The blue swim I find is a good one for bream and skimmers as well as roach. It is fished normally about two thirds of the way down the shelf. I usually feed the line a few inches past the distance I’m fishing at as the bait will naturally fall down the slope towards, and past, where your hookbait is being presented. This will draw fish from both directions and if you can get a swim going here and keep the fish interested then a lot of bites can be expected.

The red circle is at the top of the far shelf and will be the shallowest water, in amongst any tree roots, overhanging brambles, iron pilings or stone walls is usually home to the larger fish. Fish such as big perch, chub, tench and even big carp are usually drawn to these areas. Its advisable to build up this swim as you are fishing another so as to gain the confidence of any specimen fish. I try to leave it as long as I can before having a look on this line. Usually bites happen pretty quickly.

Floats and Rigs

For the three areas of a typical canal swim I have already mentioned I have three patterns of float that I use almost exclusively. I will take you through them and give an outline of why I use them and also a typical shotting pattern for each. Lets start with the boat channel which if you remember is the yellow circle. For this I use the body up float, the black one to the left of the picture. I has a long glass stem and a slightly thicker glass tip. the long stem gives the float stability as does the body up design, allowing me to hold back when the canal is towing or the wind is blowing, and stops the float riding to high out of the water. I usually fish this float an inch on the bottom to allow the spotting of shy bites. Because of the depth of water, I usually space out the shots into a ‘shirt button’ style. This not only allows a more naturally descent through the water but also gives you the opportunity to spot bites on the drop, when roach intercept the bait as they often do. Mainline woud typically be 0.11mm with hooklengths to suit conditions.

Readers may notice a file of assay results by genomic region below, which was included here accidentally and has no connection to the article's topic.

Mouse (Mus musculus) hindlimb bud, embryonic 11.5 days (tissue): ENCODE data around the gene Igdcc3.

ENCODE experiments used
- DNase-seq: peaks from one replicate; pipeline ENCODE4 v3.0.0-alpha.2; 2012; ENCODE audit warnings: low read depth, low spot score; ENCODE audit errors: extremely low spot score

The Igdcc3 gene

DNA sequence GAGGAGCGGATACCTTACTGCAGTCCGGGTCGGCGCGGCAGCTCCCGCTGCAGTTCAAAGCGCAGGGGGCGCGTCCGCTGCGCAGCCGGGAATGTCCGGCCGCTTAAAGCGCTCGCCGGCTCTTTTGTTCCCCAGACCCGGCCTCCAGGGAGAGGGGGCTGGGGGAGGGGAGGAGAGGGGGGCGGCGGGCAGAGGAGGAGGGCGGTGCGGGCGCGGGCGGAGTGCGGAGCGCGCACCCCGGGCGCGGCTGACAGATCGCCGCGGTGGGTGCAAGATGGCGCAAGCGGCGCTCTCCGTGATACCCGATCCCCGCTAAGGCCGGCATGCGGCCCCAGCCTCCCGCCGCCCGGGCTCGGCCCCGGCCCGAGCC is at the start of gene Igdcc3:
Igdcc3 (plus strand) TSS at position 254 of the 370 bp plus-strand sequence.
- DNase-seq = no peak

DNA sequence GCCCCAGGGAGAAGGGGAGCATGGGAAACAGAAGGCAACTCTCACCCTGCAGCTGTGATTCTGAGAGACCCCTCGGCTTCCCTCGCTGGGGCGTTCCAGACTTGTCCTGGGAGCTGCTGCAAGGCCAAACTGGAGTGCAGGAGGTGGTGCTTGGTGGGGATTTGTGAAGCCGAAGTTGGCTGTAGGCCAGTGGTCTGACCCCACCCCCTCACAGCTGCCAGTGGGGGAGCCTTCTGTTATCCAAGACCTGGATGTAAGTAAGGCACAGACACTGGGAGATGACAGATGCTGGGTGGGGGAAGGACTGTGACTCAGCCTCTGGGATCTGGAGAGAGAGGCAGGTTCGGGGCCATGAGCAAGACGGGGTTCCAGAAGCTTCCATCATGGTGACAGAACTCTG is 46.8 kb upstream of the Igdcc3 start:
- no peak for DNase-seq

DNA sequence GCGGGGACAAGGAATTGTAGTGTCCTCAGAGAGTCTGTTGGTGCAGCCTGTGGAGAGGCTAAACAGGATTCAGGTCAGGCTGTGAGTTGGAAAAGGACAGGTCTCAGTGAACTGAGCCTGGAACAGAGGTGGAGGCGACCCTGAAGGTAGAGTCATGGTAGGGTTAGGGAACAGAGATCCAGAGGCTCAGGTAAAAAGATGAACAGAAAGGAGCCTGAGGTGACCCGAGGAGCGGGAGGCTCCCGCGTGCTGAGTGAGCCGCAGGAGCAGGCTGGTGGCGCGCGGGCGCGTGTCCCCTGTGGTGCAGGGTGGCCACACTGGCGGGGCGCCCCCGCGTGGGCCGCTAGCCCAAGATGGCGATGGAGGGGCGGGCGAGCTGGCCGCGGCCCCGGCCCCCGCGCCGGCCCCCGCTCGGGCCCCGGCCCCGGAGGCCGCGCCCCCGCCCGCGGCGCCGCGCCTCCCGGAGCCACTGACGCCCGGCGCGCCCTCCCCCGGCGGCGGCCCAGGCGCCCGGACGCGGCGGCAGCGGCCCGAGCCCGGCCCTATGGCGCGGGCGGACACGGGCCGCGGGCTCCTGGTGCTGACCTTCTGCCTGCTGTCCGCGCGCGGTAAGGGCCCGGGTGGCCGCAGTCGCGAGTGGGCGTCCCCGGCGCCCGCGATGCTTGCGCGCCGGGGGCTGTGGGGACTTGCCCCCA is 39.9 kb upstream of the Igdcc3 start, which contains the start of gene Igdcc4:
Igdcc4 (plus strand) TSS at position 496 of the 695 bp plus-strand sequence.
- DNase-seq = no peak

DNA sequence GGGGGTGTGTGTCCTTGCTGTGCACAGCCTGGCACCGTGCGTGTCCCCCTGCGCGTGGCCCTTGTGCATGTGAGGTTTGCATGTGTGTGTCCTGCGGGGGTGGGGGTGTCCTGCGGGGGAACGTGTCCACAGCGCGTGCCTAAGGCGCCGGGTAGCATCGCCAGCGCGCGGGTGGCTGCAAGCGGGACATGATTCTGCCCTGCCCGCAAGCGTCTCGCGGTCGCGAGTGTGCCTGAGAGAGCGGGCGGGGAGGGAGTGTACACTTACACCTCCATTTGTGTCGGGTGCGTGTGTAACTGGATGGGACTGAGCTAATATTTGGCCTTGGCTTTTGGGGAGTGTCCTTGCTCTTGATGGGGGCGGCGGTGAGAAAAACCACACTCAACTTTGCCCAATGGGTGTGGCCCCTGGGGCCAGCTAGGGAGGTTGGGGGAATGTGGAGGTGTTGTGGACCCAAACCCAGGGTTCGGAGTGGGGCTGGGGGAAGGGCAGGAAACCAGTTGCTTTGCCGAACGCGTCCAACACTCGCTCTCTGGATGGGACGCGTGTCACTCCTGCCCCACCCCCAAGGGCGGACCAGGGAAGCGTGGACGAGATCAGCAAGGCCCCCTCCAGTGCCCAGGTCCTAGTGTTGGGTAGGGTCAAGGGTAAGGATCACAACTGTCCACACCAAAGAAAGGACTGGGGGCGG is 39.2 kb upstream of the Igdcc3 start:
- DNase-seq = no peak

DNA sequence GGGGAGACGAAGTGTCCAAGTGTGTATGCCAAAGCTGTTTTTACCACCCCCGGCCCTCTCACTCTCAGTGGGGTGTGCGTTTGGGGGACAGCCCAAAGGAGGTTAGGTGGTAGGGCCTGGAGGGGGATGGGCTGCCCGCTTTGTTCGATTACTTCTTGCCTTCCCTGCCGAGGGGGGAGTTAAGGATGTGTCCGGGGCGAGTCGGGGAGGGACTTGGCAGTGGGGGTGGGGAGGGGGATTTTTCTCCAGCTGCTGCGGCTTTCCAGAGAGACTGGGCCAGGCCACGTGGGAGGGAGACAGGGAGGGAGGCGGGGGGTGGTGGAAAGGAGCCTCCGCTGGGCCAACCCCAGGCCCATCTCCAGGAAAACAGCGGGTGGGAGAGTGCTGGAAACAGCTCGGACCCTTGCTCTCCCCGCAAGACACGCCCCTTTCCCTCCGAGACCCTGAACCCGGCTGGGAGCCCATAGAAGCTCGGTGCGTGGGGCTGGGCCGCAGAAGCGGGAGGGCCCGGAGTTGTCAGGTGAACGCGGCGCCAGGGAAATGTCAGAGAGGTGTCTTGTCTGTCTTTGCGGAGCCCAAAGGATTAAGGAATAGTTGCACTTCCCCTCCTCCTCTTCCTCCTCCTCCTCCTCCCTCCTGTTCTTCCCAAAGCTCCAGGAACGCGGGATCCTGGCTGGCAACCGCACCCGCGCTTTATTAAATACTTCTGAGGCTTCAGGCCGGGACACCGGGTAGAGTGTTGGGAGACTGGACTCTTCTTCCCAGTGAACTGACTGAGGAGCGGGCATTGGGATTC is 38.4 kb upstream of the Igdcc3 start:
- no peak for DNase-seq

The next pattern, the short pencil float in the middle of the picture I use to fish on the shelf and as I am usually after fish feeding on the bottom, or up the shelf, I shot with a simple bulk and two droppers. I want to get the bait quickly to the bottom where I have the greatest chance of a big bream or roach taking the hookbait. I also like to hold this bait as still as I can, and I would usually use a no9 backshot, or two if needed, to allow great presentation. Mainline would be 0.11mm again with hooklengths again to suit conditions or species.

For the far bank swim a small dibber float is used. You are usually fishing bigger baits and as such finesse isn’t usually required, you will know when a big chub or carp has taken the bait, so the more buoyant tip is there to simply support the weight of a bigger bait and the hook and mainline should be stepped up accordingly. If very snaggy I would thinking nothing of using 0.17mm with a 0.15mm hooklength a strong forged hook pattern. I usually have all the shot bulked about 12 inches from the hook. Once you have a bite you need to play them hard and away from any danger areas as quickly as possible.

Next time I will go through the baits I use and what to feed with them to get the most from these swims. I will also take a recent session I had on a local canal to demonstrate that these methods work.

Until next time,